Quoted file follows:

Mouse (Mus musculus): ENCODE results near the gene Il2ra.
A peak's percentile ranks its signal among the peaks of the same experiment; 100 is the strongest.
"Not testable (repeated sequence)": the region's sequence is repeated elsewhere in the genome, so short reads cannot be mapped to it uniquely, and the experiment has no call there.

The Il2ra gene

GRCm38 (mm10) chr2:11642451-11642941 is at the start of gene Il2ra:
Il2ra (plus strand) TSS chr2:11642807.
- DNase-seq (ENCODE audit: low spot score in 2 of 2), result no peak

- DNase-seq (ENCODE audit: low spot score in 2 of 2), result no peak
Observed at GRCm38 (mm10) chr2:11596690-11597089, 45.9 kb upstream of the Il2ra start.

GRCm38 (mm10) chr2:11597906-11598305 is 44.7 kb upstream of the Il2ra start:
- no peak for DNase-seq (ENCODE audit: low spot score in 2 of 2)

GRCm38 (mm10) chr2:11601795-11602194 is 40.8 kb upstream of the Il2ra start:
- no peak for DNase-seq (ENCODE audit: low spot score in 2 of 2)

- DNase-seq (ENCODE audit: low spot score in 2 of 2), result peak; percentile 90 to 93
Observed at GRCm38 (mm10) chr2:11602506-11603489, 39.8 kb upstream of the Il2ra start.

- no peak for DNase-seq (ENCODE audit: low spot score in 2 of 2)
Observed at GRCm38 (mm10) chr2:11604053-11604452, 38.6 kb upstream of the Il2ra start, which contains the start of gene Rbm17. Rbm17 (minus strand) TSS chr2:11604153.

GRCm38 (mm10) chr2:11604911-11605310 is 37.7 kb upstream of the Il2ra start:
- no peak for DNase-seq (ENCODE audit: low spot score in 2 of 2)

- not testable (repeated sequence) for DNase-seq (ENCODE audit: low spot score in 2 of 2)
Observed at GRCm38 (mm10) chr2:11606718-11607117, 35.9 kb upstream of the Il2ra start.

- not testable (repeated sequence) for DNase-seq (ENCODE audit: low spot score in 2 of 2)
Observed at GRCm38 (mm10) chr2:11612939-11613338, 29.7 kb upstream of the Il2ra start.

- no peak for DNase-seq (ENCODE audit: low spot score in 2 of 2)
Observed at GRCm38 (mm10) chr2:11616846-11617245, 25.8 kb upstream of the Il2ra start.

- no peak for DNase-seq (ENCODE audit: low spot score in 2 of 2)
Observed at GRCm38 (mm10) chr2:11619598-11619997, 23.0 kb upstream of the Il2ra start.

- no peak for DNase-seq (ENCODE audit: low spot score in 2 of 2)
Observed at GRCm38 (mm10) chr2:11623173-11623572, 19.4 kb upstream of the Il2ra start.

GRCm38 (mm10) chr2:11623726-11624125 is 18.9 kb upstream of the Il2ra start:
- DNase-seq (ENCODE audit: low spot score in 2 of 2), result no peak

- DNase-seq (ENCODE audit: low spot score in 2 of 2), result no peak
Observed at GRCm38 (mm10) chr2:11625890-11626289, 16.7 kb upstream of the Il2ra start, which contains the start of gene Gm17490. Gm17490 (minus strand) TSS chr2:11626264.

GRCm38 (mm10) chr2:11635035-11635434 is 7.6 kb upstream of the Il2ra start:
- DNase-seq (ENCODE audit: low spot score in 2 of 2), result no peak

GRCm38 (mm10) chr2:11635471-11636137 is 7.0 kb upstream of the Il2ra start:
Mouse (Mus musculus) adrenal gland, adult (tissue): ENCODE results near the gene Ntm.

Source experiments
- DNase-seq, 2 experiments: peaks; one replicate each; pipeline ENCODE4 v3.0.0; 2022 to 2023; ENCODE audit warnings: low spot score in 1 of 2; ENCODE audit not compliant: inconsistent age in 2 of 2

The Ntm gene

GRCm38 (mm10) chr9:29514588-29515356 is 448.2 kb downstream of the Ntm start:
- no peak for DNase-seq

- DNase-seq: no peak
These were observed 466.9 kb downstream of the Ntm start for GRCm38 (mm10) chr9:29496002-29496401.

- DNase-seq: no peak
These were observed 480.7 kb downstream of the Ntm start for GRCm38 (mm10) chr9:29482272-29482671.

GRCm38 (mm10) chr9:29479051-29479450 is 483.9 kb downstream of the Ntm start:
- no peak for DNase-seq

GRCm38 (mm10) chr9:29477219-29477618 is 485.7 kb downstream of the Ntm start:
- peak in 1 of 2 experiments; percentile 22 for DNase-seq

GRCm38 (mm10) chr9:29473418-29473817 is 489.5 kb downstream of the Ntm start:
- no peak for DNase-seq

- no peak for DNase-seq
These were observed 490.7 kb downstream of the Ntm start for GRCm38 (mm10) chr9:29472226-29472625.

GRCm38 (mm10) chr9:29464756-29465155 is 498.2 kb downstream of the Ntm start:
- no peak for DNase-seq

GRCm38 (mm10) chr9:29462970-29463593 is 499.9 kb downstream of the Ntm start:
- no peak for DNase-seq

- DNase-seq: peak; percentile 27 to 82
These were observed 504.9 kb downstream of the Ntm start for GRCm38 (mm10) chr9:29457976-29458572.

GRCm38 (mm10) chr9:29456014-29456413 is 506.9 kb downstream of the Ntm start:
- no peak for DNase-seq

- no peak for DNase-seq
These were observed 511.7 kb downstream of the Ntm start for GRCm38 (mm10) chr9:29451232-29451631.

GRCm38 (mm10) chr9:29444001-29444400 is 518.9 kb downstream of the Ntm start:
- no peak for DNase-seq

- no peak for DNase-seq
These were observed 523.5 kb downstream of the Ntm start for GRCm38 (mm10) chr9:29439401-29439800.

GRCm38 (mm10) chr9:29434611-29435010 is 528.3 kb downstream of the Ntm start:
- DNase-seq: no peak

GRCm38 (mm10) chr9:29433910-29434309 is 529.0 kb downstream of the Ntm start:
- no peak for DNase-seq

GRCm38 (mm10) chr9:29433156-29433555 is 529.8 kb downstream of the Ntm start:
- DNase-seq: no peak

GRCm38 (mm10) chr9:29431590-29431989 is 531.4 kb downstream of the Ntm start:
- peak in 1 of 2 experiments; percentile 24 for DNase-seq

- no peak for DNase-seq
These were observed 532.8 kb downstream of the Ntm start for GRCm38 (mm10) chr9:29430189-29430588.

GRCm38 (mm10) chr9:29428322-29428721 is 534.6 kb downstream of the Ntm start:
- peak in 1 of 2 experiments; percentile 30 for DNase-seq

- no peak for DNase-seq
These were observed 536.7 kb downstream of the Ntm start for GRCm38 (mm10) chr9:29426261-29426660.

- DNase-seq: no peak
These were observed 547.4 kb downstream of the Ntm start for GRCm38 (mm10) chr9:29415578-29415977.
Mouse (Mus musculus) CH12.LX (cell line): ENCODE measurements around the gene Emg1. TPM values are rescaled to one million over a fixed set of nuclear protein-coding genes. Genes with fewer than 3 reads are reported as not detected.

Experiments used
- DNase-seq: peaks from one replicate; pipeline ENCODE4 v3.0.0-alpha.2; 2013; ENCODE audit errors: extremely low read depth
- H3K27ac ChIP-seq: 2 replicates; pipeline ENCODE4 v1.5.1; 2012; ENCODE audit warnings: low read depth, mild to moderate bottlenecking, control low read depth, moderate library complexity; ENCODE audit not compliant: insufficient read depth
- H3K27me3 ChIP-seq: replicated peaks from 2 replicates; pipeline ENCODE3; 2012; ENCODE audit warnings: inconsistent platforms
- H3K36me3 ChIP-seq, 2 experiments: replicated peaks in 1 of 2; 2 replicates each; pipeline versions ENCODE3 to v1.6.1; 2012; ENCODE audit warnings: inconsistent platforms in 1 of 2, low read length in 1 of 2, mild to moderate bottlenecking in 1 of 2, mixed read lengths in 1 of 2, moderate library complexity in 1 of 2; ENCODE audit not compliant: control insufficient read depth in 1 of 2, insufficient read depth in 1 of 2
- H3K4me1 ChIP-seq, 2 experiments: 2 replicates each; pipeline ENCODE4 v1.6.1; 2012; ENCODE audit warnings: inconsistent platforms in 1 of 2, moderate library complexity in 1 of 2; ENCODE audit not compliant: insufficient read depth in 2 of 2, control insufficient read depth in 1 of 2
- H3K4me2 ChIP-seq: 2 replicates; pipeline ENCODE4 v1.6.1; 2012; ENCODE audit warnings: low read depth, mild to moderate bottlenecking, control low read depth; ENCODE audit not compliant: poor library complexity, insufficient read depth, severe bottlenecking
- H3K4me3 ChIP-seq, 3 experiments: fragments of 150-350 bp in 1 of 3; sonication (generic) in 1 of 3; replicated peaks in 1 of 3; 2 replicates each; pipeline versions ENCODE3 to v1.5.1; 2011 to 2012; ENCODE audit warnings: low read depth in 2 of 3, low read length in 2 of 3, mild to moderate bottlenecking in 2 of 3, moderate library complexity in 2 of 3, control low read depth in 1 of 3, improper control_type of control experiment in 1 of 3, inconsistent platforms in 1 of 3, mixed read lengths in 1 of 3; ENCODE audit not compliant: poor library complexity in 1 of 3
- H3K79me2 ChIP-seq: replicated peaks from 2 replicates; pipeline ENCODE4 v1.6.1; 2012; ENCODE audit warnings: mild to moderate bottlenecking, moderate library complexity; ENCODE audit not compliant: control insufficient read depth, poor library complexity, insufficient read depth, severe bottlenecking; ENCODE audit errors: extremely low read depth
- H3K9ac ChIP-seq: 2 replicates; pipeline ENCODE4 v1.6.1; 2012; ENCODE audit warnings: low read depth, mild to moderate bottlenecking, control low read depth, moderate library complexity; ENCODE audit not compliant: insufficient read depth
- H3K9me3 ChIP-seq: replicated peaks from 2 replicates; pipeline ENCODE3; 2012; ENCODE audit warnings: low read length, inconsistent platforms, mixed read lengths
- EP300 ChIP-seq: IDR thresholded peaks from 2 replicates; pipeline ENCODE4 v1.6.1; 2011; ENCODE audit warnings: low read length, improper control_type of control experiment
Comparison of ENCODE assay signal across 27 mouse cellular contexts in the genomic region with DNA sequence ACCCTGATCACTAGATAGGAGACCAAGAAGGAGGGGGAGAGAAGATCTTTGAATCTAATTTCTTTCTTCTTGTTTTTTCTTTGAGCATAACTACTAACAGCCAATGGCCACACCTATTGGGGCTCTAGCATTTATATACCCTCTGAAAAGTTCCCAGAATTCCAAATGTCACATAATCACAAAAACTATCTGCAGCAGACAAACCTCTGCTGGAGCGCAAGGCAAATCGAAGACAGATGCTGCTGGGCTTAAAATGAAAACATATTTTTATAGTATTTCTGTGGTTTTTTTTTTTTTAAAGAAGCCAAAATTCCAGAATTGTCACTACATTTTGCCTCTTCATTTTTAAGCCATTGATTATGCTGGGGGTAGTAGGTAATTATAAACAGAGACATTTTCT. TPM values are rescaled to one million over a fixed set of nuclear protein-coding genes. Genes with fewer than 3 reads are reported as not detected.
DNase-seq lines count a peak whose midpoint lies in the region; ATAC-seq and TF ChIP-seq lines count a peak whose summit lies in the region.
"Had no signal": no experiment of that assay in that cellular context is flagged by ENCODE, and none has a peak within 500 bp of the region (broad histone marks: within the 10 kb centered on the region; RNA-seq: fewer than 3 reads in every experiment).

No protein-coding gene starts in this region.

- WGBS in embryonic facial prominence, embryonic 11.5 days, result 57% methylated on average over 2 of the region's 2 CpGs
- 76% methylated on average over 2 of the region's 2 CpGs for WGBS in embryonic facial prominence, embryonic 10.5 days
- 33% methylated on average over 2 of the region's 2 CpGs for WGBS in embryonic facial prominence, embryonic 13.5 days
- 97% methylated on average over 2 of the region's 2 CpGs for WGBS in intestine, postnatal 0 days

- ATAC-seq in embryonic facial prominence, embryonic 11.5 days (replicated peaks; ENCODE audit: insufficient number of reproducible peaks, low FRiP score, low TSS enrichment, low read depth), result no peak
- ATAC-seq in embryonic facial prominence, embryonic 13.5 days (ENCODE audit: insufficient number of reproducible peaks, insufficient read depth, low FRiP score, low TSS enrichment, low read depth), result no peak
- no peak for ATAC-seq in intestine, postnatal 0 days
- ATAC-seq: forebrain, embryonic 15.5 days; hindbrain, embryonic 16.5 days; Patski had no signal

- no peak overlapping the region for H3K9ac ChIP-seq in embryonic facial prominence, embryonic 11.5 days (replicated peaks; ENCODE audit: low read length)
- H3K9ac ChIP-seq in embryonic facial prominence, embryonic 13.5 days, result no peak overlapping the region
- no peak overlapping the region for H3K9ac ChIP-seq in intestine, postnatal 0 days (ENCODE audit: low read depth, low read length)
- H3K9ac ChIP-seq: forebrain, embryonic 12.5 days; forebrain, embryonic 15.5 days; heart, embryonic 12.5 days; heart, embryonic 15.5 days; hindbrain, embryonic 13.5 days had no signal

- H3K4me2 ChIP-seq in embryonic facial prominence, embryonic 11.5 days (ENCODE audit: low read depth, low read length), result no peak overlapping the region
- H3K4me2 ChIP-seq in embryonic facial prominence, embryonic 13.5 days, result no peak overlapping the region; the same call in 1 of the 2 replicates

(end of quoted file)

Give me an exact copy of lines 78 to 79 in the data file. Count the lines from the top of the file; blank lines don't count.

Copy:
These were observed 532.8 kb downstream of the Ntm start for GRCm38 (mm10) chr9:29430189-29430588.

GRCm38 (mm10) chr9:29428322-29428721 is 534.6 kb downstream of the Ntm start: